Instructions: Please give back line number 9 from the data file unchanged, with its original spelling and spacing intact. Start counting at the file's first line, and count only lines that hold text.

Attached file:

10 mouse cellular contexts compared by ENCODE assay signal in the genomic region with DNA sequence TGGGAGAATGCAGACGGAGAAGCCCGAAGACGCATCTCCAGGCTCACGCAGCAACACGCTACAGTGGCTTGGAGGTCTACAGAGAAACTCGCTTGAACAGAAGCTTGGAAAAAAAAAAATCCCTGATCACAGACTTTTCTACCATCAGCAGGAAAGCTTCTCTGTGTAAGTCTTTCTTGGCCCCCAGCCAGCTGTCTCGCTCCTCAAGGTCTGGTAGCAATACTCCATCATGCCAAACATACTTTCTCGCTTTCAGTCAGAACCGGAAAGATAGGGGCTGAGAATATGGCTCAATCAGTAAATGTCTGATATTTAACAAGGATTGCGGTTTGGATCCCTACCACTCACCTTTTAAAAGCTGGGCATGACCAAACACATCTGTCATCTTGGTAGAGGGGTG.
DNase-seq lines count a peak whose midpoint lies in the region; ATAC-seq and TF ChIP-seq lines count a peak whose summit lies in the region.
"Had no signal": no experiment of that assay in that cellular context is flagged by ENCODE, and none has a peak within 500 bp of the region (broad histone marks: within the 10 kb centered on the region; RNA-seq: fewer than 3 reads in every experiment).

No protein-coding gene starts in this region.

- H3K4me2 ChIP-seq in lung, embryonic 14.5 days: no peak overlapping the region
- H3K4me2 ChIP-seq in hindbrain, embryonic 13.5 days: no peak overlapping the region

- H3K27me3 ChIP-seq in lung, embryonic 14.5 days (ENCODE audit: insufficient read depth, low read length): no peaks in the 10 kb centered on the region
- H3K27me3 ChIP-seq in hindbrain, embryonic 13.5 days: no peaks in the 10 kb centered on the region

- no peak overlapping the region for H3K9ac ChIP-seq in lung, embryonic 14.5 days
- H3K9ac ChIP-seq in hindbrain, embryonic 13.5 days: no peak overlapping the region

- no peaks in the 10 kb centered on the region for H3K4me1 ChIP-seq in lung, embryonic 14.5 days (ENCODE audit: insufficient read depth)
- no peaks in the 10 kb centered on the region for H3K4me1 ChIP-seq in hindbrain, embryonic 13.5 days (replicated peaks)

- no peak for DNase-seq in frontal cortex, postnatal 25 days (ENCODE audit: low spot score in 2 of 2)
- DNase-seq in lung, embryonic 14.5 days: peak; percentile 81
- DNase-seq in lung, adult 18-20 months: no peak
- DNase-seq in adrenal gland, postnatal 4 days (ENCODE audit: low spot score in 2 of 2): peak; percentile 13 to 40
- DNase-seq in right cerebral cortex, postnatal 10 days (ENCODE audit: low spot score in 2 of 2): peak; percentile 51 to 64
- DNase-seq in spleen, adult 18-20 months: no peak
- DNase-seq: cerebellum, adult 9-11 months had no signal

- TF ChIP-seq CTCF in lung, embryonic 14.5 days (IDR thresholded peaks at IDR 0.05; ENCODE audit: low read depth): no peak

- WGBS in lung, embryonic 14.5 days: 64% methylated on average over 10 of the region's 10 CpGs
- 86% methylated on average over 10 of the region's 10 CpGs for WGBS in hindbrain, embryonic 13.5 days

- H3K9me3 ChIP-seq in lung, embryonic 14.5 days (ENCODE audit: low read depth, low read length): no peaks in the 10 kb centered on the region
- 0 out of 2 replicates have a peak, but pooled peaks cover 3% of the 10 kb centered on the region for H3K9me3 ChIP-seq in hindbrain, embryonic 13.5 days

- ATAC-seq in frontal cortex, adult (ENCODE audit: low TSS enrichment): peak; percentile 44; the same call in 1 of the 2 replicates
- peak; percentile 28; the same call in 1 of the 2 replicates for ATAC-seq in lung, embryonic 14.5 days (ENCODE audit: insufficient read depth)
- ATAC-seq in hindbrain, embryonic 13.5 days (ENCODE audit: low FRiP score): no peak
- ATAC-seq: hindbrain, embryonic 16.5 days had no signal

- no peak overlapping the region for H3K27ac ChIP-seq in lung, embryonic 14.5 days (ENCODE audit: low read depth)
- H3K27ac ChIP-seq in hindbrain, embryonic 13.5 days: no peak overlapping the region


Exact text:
- no peak overlapping the region for H3K9ac ChIP-seq in lung, embryonic 14.5 days